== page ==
[00:14:38] Over 90% of the world's opium comes from Afghanistan, and most of the opiumgrowing areas are held by the Taliban, or at least the Taliban can extract some kind of taxes, money, from the opium farmers. 

[00:14:57] So this is obviously a super lucrative source of income for the group.

[00:15:05] The great irony here is that some of the Taliban's biggest markets and biggest customers are the drug addicts, the citizens of countries that have invaded them. 

[00:15:19] The war on drugs is definitely a topic for another podcast, but if you are thinking about the flow of money, specifically related to the Taliban, the Taliban produces drugs that are consumed by people all over the world, but a large part are consumed by Americans and there is actually a double cost for the US for this: both the cost that heroin addiction has on US society, and the fact that American customers are helping keep the Taliban in business, helping finance the Taliban.

[00:15:59] But as I said, we'll go into that in more detail another day. 

[00:16:05] So the Taliban has continued to be a well-financed group operating from the shadows and biding their time and time was, and is, on their side.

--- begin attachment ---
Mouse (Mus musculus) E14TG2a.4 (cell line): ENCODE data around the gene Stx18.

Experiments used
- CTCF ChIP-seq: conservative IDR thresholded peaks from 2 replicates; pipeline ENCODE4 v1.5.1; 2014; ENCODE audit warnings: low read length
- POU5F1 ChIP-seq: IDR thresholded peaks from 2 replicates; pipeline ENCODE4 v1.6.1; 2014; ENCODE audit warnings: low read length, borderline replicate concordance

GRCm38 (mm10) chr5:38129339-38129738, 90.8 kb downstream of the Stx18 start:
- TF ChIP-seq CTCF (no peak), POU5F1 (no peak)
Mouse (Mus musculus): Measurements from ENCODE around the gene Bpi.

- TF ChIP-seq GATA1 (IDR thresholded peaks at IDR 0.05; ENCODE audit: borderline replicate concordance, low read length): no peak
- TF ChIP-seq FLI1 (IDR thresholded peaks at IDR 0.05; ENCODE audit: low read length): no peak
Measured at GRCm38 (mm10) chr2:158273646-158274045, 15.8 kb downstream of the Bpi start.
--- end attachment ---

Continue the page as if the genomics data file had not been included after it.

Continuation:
[00:16:20] Of course, American and NATO troops couldn't stay forever.

[00:16:26] NATO announced that it was pulling troops out of Afghanistan in 2014 and since then the number of foreign troops based in the country has been going down and down almost every year. 

[00:16:42] From a political point of view in the West, in America, and in Europe, the war in Afghanistan is generally relatively unpopular, and of course has been hugely expensive.

[00:16:58] It's thought that it has cost the US almost a trillion dollars. 

[00:17:04] And the Taliban knows this. 

[00:17:06] It is sitting, waiting, gradually regaining territory, continuing attacks from the sidelines, knowing that unless it does something that really aggravates the US, which it would be pretty foolish to do, then it's unlikely that the US will send any more troops to the country.

[00:17:28] And despite the fact that the Taliban isn't officially in power in the country, and it is still sort of a fringe movement, a sideline group, experts say that it's now stronger than at any point since 2001. 

[00:17:48] It's thought to have 60,000 full time soldiers and to be in control of just under 20% of the administrative regions.

[00:18:00] It's clear that the Taliban isn't just going to disappear, and this has meant that politicians both within Afghanistan and abroad have had to actively engage with it. 

[00:18:16] Afghans have accepted this too. 

[00:18:19] A survey last year found that 64% of people said that some sort of agreement with the Taliban was possible and what was needed to move the country forward.

[00:18:33] And then in February of this year, of 2020, the US and the Taliban signed an agreement to try to end the war that's been going on for almost 20 years, and to find a path towards peace. 

[00:18:51] Skeptics say that this is just a cynical ploy, a trick, from the Taliban to push the US out of the country and bring things back to how they were when they first took power.